WEDNESDAY, July 24, 2019 (HealthDay News) — With cesarean deliveries, wound complications are similar for tissue adhesive and sterile strips when used after closure of a Pfannenstiel skin incision, according to a study published online July 9 in Obstetrics & Gynecology.
Lena Braginsky, M.D., from University of Chicago, and colleagues randomly assigned 504 women undergoing cesarean delivery using a Pfannenstiel skin incision to receive either tissue adhesive (2-octyl cyanoacrylate) or sterile strips after closure of the skin incision.
Based on the 479 women with follow-up data, the researchers found that wound complications occurred in 18 of 238 patients (7.6 percent) in the tissue adhesive group and 19 of 241 patients (7.9 percent) in the sterile strips group (relative risk, 0.96; 95% confidence interval, 0.51 to 1.78). The two groups showed no significant differences in types of wound complications, operative time, readmission, office or emergency department visits, antibiotics prescribed for wound complications, or patient scar assessment scores of pain, stiffness, and irregularity. Tissue adhesive, however, performed slightly better for patient reports of both itchiness of the scar and overall scar satisfaction.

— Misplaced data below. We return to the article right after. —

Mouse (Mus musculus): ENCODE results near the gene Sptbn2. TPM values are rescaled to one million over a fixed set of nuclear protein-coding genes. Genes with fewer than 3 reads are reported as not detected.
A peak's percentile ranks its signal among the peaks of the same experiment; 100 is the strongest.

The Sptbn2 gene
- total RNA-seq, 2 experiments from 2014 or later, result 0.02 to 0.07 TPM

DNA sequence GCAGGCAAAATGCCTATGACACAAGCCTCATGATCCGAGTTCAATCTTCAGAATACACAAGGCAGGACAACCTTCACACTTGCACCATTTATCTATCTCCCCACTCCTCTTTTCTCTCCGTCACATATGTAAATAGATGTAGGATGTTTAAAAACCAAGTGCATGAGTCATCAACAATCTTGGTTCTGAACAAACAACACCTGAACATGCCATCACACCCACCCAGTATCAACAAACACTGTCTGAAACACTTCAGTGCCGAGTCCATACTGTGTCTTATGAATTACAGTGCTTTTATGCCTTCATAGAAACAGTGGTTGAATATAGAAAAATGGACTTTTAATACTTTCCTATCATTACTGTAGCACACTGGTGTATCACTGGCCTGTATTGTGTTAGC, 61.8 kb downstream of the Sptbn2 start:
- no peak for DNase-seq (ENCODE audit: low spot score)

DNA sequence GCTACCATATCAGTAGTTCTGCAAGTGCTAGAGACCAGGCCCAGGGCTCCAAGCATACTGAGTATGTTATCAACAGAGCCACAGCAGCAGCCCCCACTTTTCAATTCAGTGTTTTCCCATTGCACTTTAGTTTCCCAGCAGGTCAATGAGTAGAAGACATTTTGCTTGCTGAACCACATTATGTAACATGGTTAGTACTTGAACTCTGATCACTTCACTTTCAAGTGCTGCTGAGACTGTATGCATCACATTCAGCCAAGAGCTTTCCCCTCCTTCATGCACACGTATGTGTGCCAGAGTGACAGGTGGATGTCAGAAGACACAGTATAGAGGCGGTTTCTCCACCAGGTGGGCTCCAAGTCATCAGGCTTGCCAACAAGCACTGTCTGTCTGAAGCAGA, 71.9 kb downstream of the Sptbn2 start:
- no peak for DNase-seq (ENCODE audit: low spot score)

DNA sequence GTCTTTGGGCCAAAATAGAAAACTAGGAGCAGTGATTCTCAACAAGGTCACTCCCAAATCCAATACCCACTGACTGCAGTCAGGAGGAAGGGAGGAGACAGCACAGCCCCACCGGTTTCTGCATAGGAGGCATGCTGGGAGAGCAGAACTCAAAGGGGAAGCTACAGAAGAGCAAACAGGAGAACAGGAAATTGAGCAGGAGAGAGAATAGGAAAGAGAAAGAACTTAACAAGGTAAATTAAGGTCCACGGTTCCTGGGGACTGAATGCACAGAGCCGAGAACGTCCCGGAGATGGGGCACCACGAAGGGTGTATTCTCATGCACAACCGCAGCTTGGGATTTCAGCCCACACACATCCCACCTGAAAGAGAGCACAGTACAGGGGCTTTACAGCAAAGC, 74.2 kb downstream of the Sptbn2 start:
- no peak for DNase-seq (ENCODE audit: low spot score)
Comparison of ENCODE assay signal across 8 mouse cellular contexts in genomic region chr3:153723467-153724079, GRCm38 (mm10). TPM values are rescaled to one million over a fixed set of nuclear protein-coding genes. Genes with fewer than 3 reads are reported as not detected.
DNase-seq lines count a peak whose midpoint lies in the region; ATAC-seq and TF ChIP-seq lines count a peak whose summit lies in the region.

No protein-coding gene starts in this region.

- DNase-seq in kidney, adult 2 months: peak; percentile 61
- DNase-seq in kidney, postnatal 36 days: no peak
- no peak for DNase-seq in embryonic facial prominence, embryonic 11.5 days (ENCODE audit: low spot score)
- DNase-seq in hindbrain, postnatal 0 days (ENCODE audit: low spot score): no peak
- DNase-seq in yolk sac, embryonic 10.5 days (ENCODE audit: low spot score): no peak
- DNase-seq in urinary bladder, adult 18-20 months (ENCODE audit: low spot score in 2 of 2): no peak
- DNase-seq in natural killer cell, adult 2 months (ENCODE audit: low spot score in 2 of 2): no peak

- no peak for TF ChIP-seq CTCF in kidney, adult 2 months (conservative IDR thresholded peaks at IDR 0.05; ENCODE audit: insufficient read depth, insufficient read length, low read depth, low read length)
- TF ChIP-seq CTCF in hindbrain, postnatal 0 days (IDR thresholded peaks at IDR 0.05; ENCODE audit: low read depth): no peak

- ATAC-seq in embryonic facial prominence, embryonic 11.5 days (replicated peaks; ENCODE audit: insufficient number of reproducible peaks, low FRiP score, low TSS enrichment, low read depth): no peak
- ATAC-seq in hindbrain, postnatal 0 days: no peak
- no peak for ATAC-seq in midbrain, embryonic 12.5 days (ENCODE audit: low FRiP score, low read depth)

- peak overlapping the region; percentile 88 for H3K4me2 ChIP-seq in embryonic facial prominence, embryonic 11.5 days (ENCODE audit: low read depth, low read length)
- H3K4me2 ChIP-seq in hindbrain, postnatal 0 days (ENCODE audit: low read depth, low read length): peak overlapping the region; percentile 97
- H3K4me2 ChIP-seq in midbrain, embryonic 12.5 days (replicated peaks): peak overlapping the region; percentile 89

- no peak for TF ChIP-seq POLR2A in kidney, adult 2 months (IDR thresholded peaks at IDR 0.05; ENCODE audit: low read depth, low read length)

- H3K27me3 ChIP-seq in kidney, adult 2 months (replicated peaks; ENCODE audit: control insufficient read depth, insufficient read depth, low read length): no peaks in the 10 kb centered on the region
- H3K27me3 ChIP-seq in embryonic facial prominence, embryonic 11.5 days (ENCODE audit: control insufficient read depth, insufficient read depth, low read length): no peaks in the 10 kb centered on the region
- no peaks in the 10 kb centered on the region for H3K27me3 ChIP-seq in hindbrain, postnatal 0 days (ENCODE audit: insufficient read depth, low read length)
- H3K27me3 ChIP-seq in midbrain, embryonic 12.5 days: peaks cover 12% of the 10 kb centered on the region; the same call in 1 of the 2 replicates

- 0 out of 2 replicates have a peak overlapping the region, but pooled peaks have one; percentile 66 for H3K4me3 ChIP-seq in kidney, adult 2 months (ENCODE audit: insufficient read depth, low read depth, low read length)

“Compared with sterile strips, tissue adhesive after closure of Pfannenstiel incision for cesarean delivery is unlikely to lower the risk of wound complications,” the authors write.
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